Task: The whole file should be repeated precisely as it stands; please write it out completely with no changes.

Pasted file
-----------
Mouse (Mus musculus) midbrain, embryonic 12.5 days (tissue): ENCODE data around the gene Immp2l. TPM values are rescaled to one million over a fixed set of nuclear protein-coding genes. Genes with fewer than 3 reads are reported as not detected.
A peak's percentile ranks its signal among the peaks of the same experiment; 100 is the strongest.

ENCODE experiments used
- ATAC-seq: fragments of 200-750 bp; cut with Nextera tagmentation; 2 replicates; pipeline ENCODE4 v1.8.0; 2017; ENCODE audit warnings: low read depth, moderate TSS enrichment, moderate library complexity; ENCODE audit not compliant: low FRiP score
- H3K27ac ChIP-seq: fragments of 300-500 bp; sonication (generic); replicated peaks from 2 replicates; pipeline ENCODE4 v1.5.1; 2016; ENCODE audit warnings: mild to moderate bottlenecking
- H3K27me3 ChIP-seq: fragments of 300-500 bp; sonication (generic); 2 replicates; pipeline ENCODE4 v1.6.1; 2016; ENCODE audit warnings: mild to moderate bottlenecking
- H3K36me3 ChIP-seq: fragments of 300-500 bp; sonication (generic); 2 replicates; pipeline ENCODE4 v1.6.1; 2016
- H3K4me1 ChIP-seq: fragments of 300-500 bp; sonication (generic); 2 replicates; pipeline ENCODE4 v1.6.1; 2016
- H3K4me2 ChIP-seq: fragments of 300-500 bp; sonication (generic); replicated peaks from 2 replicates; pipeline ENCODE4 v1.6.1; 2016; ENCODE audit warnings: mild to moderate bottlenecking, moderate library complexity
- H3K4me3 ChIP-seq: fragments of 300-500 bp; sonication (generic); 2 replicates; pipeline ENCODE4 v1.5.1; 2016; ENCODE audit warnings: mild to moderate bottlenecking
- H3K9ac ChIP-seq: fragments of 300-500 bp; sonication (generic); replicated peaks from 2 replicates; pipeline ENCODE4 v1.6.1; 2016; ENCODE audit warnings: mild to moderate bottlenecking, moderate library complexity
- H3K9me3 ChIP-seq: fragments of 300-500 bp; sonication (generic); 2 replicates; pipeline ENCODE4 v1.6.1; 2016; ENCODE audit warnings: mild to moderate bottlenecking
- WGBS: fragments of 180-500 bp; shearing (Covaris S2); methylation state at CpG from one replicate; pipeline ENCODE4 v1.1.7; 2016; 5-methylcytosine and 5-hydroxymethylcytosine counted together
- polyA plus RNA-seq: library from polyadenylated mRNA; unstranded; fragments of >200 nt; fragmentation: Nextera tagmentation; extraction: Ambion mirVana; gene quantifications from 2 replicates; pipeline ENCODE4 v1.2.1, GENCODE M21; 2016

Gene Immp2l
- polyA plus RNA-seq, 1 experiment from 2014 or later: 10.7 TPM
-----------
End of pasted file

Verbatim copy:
Mouse (Mus musculus) midbrain, embryonic 12.5 days (tissue): ENCODE data around the gene Immp2l. TPM values are rescaled to one million over a fixed set of nuclear protein-coding genes. Genes with fewer than 3 reads are reported as not detected.
A peak's percentile ranks its signal among the peaks of the same experiment; 100 is the strongest.

ENCODE experiments used
- ATAC-seq: fragments of 200-750 bp; cut with Nextera tagmentation; 2 replicates; pipeline ENCODE4 v1.8.0; 2017; ENCODE audit warnings: low read depth, moderate TSS enrichment, moderate library complexity; ENCODE audit not compliant: low FRiP score
- H3K27ac ChIP-seq: fragments of 300-500 bp; sonication (generic); replicated peaks from 2 replicates; pipeline ENCODE4 v1.5.1; 2016; ENCODE audit warnings: mild to moderate bottlenecking
- H3K27me3 ChIP-seq: fragments of 300-500 bp; sonication (generic); 2 replicates; pipeline ENCODE4 v1.6.1; 2016; ENCODE audit warnings: mild to moderate bottlenecking
- H3K36me3 ChIP-seq: fragments of 300-500 bp; sonication (generic); 2 replicates; pipeline ENCODE4 v1.6.1; 2016
- H3K4me1 ChIP-seq: fragments of 300-500 bp; sonication (generic); 2 replicates; pipeline ENCODE4 v1.6.1; 2016
- H3K4me2 ChIP-seq: fragments of 300-500 bp; sonication (generic); replicated peaks from 2 replicates; pipeline ENCODE4 v1.6.1; 2016; ENCODE audit warnings: mild to moderate bottlenecking, moderate library complexity
- H3K4me3 ChIP-seq: fragments of 300-500 bp; sonication (generic); 2 replicates; pipeline ENCODE4 v1.5.1; 2016; ENCODE audit warnings: mild to moderate bottlenecking
- H3K9ac ChIP-seq: fragments of 300-500 bp; sonication (generic); replicated peaks from 2 replicates; pipeline ENCODE4 v1.6.1; 2016; ENCODE audit warnings: mild to moderate bottlenecking, moderate library complexity
- H3K9me3 ChIP-seq: fragments of 300-500 bp; sonication (generic); 2 replicates; pipeline ENCODE4 v1.6.1; 2016; ENCODE audit warnings: mild to moderate bottlenecking
- WGBS: fragments of 180-500 bp; shearing (Covaris S2); methylation state at CpG from one replicate; pipeline ENCODE4 v1.1.7; 2016; 5-methylcytosine and 5-hydroxymethylcytosine counted together
- polyA plus RNA-seq: library from polyadenylated mRNA; unstranded; fragments of >200 nt; fragmentation: Nextera tagmentation; extraction: Ambion mirVana; gene quantifications from 2 replicates; pipeline ENCODE4 v1.2.1, GENCODE M21; 2016

Gene Immp2l
- polyA plus RNA-seq, 1 experiment from 2014 or later: 10.7 TPM